Monday, April 23, 2012

Only Children Have Homes

Warning: Some spoilers

The Wisconsin Film Festival is in town as part of which I watched seven films this week. Yes, seven. Yes, I am that focused. Or jobless. In any case, don't make me digress!

Wednesday, the first night of the festival, I saw a film called Monsieur Lazhar. Besides the lyrical beauty of the title (try saying it a few times), I have always been a sucker for teacher-student tales, of the right kind. Think "Mr.Holland's Opus" or "School of Rock" or the fantastic "The Class". And no, "Dead Poets' Society" is not on my list.

And so I went to see Monsieur Lazhar. Set in Montreal, the story progresses over a few months in the lives of a class of elementary school children, whose teacher commits suicide and is found hanging in the classroom by one of the students. The desperate principal hires Algerian immigrant Bachir Lazhar who shows up at school upon reading the news and volunteers his services. Over the course of the film, we see ways in which Bachir Lazhar's demons as much as the children's converge upon the ways in which systems and ideologies release subjects into their own nightmares. And this really is the crux of the film. The children are marvelously restrained actors, and the performances are unforced and remarkably poignant. They remind you of the precious and precarious time that childhood can be, where safety means a few things that leave one defenseless in their absence. The film is joyful, yet melancholic and sad, yet reassuring. It invites one to inhabit the borders where adults and children meet. The things the big peoople say, the things the small ones hear, the heartbreaking hurt on both sides and yet the mutual ability to redeem one another. Unequivocally recommended.

On a complete aside, I thought of Monsieur Lazhar again when watching this strange, strange film.

I would recommend seeing this too, just because I want to know you guys think of it. Based on and built around W.G.Sebald's "Rings of Saturn", the film attempts to both showcase and examine the author's pet themes of memory, loss, and decay. It is a melancholic explanation of melancholia. And it did manage to invoke thought long after I had left the theatre. However, one thing stood out and this is what reminded me of Monsieur Lazhar. An author attempting to explain Sebald's search for a meaningful home while walking through Suffolk strikingly brings attention to the fact that only children have a home, not adults. That sealed, controlled, hermetic, safe environment that is sufficiently amenable to our will is a product of our childhood not adulthood. And hence, children must continue to have that home. If only so that they can have something to be nostalgic about. And Lazhar has this to say about the classroom in one instance - "“A classroom is a place of friendship, of work, of courtesy, a place of life.”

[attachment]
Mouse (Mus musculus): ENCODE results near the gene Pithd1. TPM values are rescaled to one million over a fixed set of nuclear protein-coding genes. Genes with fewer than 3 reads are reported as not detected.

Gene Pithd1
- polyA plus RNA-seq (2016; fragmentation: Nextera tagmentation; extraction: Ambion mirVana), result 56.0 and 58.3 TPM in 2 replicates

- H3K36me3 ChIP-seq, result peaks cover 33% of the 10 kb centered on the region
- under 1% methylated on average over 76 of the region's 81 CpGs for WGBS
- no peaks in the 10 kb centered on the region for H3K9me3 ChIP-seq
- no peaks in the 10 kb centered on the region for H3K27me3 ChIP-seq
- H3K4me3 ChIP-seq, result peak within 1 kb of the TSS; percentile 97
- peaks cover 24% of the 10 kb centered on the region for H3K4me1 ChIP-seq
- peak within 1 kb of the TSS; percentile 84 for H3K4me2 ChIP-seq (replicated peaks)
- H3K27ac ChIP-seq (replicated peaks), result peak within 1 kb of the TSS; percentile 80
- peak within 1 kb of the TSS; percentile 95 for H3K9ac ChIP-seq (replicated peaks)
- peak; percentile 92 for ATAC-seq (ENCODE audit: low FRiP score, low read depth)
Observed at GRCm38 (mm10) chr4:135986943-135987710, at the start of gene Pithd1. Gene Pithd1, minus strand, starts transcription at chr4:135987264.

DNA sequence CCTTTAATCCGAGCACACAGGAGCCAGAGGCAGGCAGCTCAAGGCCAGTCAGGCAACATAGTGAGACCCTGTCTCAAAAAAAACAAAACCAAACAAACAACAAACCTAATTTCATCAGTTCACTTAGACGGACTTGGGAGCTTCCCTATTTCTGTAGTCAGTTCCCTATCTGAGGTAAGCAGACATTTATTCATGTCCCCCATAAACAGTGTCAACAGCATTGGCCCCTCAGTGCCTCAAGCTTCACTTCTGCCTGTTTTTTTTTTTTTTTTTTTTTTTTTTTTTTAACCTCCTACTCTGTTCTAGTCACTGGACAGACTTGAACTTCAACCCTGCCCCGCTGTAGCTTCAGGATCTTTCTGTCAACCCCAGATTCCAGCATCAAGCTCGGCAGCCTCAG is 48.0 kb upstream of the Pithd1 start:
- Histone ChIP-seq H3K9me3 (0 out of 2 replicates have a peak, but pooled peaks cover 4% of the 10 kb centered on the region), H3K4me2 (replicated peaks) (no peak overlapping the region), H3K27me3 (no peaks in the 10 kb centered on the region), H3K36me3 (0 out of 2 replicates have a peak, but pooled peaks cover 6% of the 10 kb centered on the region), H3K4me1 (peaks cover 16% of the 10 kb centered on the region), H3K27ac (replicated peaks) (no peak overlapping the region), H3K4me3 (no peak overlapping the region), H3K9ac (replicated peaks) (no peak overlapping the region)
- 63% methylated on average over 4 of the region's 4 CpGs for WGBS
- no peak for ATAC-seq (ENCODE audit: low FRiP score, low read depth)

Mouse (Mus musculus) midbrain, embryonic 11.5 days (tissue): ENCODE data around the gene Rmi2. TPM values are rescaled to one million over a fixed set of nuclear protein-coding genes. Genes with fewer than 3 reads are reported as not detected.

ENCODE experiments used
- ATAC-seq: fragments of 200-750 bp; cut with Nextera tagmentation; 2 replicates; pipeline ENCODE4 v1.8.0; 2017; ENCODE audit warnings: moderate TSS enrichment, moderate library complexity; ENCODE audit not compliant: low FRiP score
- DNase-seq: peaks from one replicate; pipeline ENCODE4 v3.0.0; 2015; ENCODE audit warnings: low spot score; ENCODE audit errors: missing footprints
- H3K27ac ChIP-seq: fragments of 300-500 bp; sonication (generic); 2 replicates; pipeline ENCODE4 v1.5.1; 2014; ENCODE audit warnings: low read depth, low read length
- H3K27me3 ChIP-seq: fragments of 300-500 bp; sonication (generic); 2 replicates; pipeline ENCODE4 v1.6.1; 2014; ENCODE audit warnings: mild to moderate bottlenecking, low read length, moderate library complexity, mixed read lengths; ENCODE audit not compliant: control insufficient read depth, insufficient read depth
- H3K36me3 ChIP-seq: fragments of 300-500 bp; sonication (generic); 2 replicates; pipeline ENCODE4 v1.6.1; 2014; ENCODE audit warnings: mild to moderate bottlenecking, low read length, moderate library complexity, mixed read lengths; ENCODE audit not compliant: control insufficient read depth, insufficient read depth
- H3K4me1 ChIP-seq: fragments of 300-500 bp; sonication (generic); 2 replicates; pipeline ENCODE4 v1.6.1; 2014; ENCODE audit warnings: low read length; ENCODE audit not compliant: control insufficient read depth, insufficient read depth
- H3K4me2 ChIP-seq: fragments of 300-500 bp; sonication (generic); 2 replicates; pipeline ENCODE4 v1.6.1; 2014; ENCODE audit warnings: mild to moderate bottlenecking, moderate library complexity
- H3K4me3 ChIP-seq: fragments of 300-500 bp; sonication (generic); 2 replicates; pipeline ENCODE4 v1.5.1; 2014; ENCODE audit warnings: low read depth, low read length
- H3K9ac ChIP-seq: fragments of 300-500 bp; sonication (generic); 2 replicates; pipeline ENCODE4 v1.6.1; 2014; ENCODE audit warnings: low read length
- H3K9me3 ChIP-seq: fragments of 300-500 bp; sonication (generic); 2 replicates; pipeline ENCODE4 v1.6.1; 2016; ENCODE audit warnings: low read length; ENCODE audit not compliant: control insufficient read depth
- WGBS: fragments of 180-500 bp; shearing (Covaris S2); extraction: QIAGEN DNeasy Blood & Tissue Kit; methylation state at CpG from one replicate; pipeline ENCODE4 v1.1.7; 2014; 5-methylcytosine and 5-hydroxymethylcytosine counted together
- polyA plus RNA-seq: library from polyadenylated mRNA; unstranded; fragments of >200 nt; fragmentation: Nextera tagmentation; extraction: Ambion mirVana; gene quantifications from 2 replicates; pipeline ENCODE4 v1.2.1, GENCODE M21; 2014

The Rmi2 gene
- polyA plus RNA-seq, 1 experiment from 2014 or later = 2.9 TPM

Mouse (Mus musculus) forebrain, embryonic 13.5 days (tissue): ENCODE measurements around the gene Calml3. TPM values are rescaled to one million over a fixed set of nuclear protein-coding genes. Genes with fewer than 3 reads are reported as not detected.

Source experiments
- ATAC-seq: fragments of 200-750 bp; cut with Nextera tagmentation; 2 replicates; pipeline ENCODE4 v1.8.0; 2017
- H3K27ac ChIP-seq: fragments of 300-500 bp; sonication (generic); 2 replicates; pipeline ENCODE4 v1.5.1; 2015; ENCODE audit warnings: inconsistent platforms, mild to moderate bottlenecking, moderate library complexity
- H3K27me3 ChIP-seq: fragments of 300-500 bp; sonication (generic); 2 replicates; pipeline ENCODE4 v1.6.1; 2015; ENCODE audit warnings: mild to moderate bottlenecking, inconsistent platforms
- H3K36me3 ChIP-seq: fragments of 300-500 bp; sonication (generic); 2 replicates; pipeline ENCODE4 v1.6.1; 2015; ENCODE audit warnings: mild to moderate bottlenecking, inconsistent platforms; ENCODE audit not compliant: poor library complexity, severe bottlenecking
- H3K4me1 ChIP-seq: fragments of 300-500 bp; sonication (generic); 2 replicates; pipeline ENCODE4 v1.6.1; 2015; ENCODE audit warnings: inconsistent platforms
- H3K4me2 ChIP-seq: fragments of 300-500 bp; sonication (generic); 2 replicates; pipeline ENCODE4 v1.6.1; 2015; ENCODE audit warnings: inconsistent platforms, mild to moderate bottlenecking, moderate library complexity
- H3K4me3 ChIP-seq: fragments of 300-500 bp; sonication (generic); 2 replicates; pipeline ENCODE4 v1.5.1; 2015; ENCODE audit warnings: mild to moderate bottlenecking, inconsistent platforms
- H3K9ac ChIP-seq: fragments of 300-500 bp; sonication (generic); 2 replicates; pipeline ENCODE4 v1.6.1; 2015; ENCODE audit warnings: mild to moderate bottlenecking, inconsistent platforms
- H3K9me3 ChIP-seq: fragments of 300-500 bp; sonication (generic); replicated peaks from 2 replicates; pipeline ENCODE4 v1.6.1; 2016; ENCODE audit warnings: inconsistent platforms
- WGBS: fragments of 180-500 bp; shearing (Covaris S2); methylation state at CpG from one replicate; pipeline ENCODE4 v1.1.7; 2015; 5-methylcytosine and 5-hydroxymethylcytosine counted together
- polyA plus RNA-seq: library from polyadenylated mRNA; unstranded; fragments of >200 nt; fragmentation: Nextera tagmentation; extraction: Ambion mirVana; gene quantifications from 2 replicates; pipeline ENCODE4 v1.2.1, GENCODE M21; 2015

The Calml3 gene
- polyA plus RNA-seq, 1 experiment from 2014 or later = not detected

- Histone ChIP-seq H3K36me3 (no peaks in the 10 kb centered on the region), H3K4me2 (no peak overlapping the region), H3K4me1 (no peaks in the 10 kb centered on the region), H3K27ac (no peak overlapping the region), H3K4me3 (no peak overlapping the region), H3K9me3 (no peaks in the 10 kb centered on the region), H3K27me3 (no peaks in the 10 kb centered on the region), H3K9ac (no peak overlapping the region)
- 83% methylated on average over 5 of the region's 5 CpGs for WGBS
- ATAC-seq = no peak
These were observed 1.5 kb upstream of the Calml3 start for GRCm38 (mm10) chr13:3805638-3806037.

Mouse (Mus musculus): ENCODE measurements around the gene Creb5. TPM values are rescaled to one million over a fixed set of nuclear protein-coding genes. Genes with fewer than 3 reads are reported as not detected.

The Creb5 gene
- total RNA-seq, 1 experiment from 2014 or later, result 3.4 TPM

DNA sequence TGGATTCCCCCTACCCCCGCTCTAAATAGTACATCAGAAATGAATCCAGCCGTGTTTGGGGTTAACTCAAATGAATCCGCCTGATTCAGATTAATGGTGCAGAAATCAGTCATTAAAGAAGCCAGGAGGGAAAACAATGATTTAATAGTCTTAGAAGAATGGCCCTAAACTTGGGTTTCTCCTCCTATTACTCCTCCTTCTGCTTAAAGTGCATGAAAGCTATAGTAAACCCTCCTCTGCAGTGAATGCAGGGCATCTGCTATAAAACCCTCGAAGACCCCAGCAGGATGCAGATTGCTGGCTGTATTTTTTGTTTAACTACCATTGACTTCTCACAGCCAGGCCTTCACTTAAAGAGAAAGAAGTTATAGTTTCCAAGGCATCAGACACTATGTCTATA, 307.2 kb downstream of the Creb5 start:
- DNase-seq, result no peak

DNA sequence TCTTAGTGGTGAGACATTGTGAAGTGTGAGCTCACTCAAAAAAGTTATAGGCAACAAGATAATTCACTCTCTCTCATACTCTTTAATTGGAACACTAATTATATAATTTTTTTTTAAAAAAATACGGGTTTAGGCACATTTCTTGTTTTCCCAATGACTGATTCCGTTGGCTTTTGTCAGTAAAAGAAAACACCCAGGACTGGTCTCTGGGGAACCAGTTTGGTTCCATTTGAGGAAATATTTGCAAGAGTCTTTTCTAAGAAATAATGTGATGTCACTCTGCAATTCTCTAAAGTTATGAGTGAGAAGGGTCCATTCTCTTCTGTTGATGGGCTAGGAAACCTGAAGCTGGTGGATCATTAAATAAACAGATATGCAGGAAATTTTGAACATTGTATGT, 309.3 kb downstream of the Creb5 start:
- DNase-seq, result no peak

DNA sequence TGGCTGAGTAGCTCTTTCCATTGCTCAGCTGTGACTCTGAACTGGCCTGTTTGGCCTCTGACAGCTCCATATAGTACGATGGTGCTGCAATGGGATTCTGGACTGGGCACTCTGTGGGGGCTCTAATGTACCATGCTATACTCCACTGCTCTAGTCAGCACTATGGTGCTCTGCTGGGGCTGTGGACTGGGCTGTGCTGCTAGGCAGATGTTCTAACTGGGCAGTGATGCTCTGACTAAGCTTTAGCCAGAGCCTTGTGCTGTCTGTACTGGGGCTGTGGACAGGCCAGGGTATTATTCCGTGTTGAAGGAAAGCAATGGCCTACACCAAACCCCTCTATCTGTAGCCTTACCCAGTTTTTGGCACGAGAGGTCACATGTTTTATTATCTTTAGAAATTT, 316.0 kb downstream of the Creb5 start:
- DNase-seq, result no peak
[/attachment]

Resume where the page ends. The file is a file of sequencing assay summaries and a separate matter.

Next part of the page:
And as I walked out of the various theaters I have been in this week, I could not help but be reminded that is also part of my task. I teach undergraduates, seventeen to twenty year olds with well formed personalities, far more awareness, and far less fear. It's easier. I doubt I would ever have the courage to teach schoolchildren. I find some of my greatest joy in class, in talk, in sharing. It took me a while to get here. As a graduate student, the classroom was merely a showcase for my skills and a platform upon which I strode and roared, flailing to camouflage my insecurities. I was hard on students, and even worse, harsh. As I grow older, as I read more, and attempt to write some, my insecurities have been replaced by the ability to be collectively wondrous, to share in that first moment when the class and I discover something together. Where once in a while I can strum a perfect sentence, but much more importantly, where students rearticulate my confused words and render them into something beautiful.

And I think of my own teachers and the memories they left me, and the notion of them that I hold on tight to, in the hope that the world will not decay. That maybe I will return to the kind of life where Mr.Apte taught me to draw and I tried for hours on end to render light and shadow on a vase. And discover how wonderful and new it can be to capture twilight on an object. That maybe Mrs.Akhawe who passed away far too young and far too cruelly is waiting by the fence to remind me to get back to math homework, because unlike my disbelieving self, she knew she could teach me into competence. That perhaps Victoria Jelki will know how in some other life she gave me my one true anchor, novels; by reading aloud from them in sixth grade (If you must know, it was Omen. Yes, don't ask). In that world, Mrs.Sahasrabuddhe runs through Sanskrit grammar as I listen distractedly hoping to get home in time for Remington Steele. And she patiently steers me to a 100 in the exams. Yes, a 100. And Ms.Anuradha Raman looks a vision and all the girls want to look like her and share their lunch boxes with her and of course, we are not surprised when she leaves to begin work as an air hostess. And we must of course mention Professor.A.Y.Joshi, my economics professor and Professor Anil Kulkarni, my marketing professor, who are as erudite as they look and give me something that I can aspire to, the corporeality of knowledge.

And this world is important, because in order to continue to hold onto its truth, I must work harder, feel stronger, delve deeper. And above all, I must care.